The session manager is responsible for downloading the question answer formats e.g. true/false, yes/no, multiple choice, numerical etc. for the questions of the test being administered, to the remote units 62, for receiving answers to questions input by students using the remote units 62 and for keeping track of the question each student is answering. The session manager is also responsible for aggregating answers to questions received from students into results, and grading the answers to the questions.

The host computer 52 also runs SMART Notebook™ whiteboarding software to facilitate interaction with the IWB 54. As a result, the display output of the host computer 52 is conveyed to the IWB and is used by the projector 78 to present an image on the touch surface 72. Pointer interactions with the touch surface 72 are detected by the touch screen 70 and conveyed to the host computer 52. The display output of the host computer 52 is in turn adjusted by the host computer to reflect the pointer activity. The host computer 52 and IWB 54 thus form a closed-loop. Depending on the nature of the pointer activity, the host computer 52 may treat the pointer contacts as writing or erasing or may treat the pointer contacts as mouse events and use the mouse events to control execution of application programs, such as for example the participant response notebook application, executed by the host computer 52. In this manner, the IWB 54 can be used by the instructor to create and administer tests and to analyze test results.

In addition, the participant response application software comprises an administration application that provides a graphical user interface for the session manager to allow the instructor to define and refine test questions, create tests using defined questions, start and stop tests and visualize test results. The administration application also allows question definitions to be imported, allows responses, grades and results to be exported and allows tests to be printed together with answer keys. The administration application has two modes of operation, namely a Notebook integrated mode and a stand-alone mode. In the Notebook integrated mode, the administration application is integrated into the SMART Notebook software. The stand-alone mode is used when the participant response system 50 includes a different brand of IWB 54 or does not include an IWB.

In this embodiment as shown in FIG. 2, the host computer 52, IWB 54 and receiver 58 are physically connected by cables 56 and 60. Messages exchanged between the host computer 52, IWB 54 and receiver 58 are structured using extensible markup language (XML) over HTTP. The receiver 58 and the remote units 62 communicate over a wireless radio frequency (RF) communications network. The microprocessor 110 of the receiver 58 thus provides both a USB interface and an RF interface and runs a service that translates messages in USB protocol to messages in radio frequency (RF) wireless protocol and vice versa as well as IEEE802.15.4 MAC layer software to manage the IEEE802.15.4 network thereby to permit the host computer 52 and remote units 62 to communicate. Messages exchanged between the session manager and the receiver 58 comprise a header, a command identification, message bytes and a checksum. Consistent overhead byte stuffing is employed to provide frame delimiting of packets thereby to facilitate the determination of the start and end of command packets. Messages exchanged between the receiver 58 and the remote units 62 do not include the header and the checksum as the IEEE802.15.4 protocol is used to handle packet addressing and ensure packet integrity.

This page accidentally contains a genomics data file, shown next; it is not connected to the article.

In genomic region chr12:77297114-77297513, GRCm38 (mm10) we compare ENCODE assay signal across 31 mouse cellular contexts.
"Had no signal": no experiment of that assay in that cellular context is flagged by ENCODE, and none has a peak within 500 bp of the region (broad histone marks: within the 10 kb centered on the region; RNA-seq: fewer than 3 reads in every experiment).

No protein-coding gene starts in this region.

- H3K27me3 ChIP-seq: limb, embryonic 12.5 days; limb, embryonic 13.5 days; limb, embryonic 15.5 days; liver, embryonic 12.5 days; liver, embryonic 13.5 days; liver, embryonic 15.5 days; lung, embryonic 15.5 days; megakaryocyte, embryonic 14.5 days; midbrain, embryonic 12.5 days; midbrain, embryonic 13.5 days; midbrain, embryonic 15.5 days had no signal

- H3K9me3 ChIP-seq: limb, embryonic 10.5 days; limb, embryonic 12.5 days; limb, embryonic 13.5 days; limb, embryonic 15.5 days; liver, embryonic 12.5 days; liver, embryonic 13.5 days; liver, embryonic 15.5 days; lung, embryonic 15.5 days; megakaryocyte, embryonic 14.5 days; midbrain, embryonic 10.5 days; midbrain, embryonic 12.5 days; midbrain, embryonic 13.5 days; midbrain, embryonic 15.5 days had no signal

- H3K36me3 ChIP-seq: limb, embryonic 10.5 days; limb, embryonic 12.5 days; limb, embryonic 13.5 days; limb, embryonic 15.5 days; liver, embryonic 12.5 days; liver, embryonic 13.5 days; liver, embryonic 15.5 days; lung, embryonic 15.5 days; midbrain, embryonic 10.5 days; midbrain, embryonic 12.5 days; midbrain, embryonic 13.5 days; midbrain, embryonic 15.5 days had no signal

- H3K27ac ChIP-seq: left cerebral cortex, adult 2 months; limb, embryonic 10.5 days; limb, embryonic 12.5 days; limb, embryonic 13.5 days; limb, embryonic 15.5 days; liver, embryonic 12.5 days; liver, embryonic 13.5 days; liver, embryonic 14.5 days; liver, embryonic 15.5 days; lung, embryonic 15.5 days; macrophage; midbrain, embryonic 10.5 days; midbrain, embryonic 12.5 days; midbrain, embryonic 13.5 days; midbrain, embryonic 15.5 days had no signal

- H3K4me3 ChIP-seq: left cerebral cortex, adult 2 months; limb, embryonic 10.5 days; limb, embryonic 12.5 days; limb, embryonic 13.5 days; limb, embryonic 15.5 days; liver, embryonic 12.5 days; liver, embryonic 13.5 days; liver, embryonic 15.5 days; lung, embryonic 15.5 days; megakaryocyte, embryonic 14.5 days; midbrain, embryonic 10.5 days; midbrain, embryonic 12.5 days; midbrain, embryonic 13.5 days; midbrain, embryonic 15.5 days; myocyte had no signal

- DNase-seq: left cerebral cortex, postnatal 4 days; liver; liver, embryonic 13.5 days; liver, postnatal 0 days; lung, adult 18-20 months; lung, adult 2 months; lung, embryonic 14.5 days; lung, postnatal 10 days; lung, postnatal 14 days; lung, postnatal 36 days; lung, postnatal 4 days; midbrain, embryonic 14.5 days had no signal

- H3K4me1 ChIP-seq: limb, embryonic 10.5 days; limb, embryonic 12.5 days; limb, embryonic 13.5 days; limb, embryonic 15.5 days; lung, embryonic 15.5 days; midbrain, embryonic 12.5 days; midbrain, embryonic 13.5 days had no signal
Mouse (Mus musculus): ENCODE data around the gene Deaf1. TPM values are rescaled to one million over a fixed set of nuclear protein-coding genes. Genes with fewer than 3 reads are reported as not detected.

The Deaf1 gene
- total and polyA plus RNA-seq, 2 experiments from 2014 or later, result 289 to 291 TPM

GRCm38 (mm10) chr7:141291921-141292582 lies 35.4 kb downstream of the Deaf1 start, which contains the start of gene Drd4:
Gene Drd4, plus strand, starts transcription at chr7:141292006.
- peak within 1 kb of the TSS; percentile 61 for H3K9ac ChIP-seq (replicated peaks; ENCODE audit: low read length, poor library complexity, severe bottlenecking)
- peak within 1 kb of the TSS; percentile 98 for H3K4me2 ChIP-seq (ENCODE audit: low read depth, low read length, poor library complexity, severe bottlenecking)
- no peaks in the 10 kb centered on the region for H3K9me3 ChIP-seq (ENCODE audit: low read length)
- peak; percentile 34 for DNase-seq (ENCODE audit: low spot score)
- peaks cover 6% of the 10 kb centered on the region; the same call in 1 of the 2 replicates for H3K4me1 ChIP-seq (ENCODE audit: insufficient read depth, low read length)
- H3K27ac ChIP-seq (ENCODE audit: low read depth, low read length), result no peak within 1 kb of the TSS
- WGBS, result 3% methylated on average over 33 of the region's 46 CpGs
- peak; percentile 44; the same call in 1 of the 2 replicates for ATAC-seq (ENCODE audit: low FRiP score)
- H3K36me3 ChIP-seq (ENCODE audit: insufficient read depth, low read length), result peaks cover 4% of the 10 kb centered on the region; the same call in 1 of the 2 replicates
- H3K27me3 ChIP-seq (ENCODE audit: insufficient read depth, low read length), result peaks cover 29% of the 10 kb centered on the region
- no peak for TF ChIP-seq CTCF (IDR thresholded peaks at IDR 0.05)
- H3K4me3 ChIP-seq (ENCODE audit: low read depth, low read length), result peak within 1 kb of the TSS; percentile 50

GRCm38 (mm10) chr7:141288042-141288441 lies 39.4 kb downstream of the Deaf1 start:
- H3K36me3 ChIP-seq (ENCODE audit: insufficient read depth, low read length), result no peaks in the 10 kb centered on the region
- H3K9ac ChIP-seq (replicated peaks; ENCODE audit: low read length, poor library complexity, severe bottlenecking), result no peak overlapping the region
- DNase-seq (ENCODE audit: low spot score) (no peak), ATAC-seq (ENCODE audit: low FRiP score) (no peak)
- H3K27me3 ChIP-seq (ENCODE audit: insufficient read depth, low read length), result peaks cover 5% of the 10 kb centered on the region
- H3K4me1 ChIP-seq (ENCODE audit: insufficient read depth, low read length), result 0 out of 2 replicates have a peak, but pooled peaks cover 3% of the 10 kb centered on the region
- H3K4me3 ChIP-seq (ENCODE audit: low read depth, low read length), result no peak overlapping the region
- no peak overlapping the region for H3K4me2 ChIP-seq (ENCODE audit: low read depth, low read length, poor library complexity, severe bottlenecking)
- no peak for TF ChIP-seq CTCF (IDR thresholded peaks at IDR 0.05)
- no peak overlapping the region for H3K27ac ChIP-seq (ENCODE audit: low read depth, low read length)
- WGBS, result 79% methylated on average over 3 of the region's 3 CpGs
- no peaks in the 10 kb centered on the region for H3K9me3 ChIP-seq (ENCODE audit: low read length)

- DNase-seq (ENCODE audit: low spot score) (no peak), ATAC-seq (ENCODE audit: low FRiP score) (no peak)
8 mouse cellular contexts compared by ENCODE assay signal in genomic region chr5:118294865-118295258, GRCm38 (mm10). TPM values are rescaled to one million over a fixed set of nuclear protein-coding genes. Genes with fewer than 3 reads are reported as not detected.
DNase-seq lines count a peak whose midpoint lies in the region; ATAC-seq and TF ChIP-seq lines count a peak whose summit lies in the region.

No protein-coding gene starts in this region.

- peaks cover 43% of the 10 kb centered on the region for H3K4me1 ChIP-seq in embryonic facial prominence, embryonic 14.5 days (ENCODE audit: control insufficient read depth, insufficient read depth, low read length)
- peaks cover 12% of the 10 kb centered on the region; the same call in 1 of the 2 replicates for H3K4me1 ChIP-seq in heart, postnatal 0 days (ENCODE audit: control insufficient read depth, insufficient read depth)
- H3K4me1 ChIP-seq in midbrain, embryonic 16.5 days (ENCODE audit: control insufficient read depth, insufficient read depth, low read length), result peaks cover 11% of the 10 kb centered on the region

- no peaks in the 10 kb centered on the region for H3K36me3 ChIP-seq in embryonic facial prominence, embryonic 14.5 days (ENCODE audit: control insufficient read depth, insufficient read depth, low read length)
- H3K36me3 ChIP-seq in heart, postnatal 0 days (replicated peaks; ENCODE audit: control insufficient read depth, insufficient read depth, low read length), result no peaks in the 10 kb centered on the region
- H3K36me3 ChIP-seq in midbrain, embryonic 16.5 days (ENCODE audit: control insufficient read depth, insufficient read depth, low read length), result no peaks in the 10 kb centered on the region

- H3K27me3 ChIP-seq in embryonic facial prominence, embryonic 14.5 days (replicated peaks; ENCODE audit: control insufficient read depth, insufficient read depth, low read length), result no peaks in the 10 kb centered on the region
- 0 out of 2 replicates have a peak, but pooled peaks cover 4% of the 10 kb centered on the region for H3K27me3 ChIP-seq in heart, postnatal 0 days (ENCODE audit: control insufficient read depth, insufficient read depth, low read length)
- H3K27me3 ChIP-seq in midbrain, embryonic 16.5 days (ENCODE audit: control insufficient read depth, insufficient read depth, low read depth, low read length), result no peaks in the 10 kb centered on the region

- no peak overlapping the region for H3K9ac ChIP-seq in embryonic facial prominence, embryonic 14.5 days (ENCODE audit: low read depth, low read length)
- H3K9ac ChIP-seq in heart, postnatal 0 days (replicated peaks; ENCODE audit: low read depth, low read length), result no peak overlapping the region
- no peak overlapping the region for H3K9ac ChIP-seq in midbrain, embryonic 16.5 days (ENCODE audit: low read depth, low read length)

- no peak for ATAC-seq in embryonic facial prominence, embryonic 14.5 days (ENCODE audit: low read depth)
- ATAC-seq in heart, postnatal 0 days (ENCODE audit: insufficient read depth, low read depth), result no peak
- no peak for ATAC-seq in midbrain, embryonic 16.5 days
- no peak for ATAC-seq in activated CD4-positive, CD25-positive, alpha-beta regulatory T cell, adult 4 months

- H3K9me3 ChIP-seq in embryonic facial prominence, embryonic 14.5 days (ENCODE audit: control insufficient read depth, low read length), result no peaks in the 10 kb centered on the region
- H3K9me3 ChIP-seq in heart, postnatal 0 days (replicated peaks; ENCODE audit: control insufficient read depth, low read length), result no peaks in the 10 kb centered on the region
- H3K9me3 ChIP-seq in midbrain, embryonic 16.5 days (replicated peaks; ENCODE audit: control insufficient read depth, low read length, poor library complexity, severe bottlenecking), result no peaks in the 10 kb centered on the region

The messages exchanged between the session manager, the receiver 58 and the remote units 62 include diagnostic messages, status messages and command messages. For example, in this embodiment diagnostic messages comprise, but are not limited to, firmware information query messages, remote unit transmit power query messages and channel identification query messages. Status messages comprise, but are not limited to, remote unit status messages, network status messages and personal area network (PAN) ID messages. Command messages comprise, but are not limited to, log-in messages, log-out messages, log-in grant messages, question download messages, optional answer download messages, answer upload messages, hands-up messages, test start messages and test end messages.

In this embodiment, wireless communications between the host computer 52 and the remote units 62 are carried out according to the IEEE802.15.4 specification, as described in co-pending U.S. patent application Ser. No. ______ to Lam entitled “Participant Response System With Reduced Communications Bandwidth” filed on even date herewith and assigned to the assignee of the subject application, the content of which is incorporated herein by reference.